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14 May 2019 | Story Thabo Kessah | Photo Tsepo Moeketsi
Prof Ashafa
Prof Ashafa’s research documents plants used by the Basotho in the management of different ailments.

The Phytomedicine and Phytopharmacology Research Programme (PPRP) in the Department of Plant Sciences on the Qwaqwa Campus researches the biological effects of medicinal plants used in the folkloric medicine of the Eastern Free State, particularly to explore the values and contribution of indigenous knowledge systems (IKS) towards broader scientific research. This is according to the programme’s principal investigator and researcher, NRF C2-rated researcher, Professor Anofi Ashafa. 

 “Our research is mainly aimed at documenting plants used by the Basotho in the management of different ailments and to further discover, isolate, and purify active phytoconstituents that are responsible for disease curation or amelioration, thereby assisting in the global promotion of accessible and affordable medication in developing countries,” said Prof Ashafa. 

Since 2012, the PPRP has worked extensively on Basotho medicinal plants (BMP) used as antimicrobials, antioxidants, antidiabetics, antitubercular, anticancer, anthelmintic, and antidiarrheal agents, starting from biological activities up to the  evaluation of the toxicity of these plants for the kidney, liver, and heart functions in order to establish safe dosage parameters. These activities have led to the discovery of four potent antidiabetic biomolecules that are awaiting the processes of patency and commercialisation. Additional outputs include 104 published peer-reviewed articles , 7 postdoctoral fellows, 6 PhDs, 9 master’s, and 16 honours graduates. 

“Our research informs teaching and the development of expertise in ethnobotany, 
phytomedicine, and phytopharmacology in order to contribute to the National Development Plan (NDP) through human capacity development, skills, and knowledge transfer.

The group is also investigating some medicinal plants on the endangered red list of the South African National Biodiversity Institute (SANBI), through micropropagation and field trials as well as proposing conservation strategies to preserve these valuable species.

The PPRP consists of postdoctoral fellows, PhD, master’s, and honours students and research is done in collaboration with several local and international universities as well as the Agricultural Research Council of South Africa. 


News Archive

Groundbreaking research underway to improve health in the Free State
2009-04-06

 
Some of the researchers in the project, are from the left, back: Dr Sanet van Zyl, Dr Lynette van der Merwe (both of Basic Medical Sciences), Ms Michélle Pienaar (Ph.D. student Nutrition and Dietetics), Prof. Corinna Walsh (project leader, Nutrition and Dietetics) and Dr Dries Groenewald (Chemical Pathology); front: Mr Llewellyn Fourie (M.Sc. student, Nutrition and Dietetics) and Mrs Marleze van Rhyn (Van Rensburg Patoloë).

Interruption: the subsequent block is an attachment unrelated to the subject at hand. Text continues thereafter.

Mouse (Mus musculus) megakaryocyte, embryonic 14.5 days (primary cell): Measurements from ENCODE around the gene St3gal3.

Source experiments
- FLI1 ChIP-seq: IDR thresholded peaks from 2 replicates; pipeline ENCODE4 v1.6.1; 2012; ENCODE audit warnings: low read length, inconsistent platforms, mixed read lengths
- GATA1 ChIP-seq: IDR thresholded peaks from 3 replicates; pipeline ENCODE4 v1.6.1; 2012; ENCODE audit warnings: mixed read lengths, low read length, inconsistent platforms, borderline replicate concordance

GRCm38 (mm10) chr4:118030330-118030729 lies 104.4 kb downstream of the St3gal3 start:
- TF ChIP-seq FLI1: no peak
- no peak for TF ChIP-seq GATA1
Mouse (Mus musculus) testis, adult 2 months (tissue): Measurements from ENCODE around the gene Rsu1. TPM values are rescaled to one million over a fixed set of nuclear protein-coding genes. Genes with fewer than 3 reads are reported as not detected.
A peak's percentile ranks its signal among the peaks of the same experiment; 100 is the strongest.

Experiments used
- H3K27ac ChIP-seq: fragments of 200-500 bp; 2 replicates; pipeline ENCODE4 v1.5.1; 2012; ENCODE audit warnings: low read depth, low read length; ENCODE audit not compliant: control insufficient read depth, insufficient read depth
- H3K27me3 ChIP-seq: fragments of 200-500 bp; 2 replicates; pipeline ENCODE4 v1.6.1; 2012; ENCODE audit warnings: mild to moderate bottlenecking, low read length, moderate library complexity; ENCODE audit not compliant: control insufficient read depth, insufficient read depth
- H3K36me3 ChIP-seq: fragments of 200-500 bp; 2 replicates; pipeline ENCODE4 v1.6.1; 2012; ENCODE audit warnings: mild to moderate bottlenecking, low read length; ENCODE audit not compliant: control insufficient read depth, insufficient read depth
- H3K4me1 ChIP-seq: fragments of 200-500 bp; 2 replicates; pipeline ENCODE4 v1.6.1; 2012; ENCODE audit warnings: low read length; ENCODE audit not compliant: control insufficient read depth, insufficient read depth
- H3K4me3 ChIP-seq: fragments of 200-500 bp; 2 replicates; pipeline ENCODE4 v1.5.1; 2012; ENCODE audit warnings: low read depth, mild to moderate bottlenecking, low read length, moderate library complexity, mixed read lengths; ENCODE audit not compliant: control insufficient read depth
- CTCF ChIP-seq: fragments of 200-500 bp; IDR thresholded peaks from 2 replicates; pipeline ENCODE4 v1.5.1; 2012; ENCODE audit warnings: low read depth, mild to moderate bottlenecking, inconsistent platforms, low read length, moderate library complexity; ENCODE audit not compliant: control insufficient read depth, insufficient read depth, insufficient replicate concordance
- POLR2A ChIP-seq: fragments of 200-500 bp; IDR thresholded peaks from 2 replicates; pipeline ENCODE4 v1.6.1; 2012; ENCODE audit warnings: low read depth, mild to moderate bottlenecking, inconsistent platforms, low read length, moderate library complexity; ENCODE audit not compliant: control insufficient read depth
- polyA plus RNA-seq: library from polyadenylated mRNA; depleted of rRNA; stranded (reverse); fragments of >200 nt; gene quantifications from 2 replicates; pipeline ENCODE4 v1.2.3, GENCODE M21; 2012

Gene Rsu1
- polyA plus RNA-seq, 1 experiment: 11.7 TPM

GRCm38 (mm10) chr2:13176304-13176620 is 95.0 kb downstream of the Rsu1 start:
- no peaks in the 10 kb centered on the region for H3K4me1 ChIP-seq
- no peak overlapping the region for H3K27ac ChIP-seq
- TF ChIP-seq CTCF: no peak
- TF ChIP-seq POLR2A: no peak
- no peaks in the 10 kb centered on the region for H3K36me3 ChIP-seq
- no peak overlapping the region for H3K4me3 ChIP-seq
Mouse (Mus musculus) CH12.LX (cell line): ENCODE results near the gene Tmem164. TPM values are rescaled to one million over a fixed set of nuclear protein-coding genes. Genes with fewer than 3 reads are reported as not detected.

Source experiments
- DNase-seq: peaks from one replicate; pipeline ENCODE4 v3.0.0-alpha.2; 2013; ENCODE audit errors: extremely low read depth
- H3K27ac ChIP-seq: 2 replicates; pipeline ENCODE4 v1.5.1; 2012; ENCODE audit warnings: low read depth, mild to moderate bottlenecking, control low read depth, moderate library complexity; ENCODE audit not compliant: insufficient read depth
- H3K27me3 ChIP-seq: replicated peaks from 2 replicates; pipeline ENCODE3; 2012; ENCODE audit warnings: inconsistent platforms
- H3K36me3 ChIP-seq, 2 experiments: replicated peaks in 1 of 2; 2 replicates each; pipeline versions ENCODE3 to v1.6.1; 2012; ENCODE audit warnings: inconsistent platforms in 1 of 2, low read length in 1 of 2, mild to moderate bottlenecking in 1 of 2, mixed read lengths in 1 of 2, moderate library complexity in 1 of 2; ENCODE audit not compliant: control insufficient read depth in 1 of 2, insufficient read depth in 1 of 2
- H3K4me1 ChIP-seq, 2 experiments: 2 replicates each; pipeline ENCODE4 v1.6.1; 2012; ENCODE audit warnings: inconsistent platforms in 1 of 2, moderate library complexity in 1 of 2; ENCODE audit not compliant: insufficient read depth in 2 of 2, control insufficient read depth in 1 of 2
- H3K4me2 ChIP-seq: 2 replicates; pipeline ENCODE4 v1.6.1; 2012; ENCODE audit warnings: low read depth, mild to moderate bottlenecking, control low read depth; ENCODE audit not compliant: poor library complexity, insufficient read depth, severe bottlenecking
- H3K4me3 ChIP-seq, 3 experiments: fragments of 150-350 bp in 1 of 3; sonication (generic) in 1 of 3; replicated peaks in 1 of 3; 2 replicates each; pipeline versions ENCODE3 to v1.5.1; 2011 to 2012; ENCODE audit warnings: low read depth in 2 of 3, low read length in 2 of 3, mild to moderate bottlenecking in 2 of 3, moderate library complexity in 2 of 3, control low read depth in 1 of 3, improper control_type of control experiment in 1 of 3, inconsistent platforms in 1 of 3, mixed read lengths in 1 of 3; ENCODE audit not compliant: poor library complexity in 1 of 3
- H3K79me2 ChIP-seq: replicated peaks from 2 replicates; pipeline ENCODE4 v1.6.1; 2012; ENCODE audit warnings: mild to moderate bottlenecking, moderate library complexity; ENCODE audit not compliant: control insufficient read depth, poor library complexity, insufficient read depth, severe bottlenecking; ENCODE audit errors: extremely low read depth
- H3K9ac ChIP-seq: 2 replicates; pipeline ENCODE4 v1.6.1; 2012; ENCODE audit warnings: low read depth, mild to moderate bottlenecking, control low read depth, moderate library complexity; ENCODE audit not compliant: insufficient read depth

Photo: Supplied.
Groundbreaking research underway to improve health in the Free State

Ahead of World Health Day on Tuesday 7 April, researchers at the University of the Free State (UFS) have announced that they are involved in an extensive research project to determine how life in urban and rural areas influences the lifestyle of the communities and contributes to lifestyle illnesses such as obesity, diabetes and heart diseases, as well malnutrition.

According to the researchers of the Faculty of Health Sciences at the UFS, the study in various suburbs of Mangaung is a long-term project known as Assuring Health for All in the Free State (AHA-FS) and will monitor communities every three years for a period of twelve years.

Prof. Corinna Walsh of the Department Nutrition and Dietetics is the project leader and works closely with researchers in the departments of Basic Medical Sciences and Chemical Pathology of the School of Medicine in the faculty.

A total of 36 researchers and field workers are involved in the project and information on various nutrition and health aspects are gathered. Those include diet, physical activity, health, knowledge, practices and attitude towards nutrition.

Medical examinations, anthropometric measuring (of the human body) and various blood tests will be done in the study and extensive data on 1 200 people will be available in the end.

The data gathered will be used in intervention programmes planned to prevent and address health programme in these communities.

Media Release
Issued by: Mangaliso Radebe
Assistant Director: Media Liaison
Tel: 051 401 2828
Cell: 078 460 3320
E-mail: radebemt.stg@ufs.ac.za  
06 April 2009

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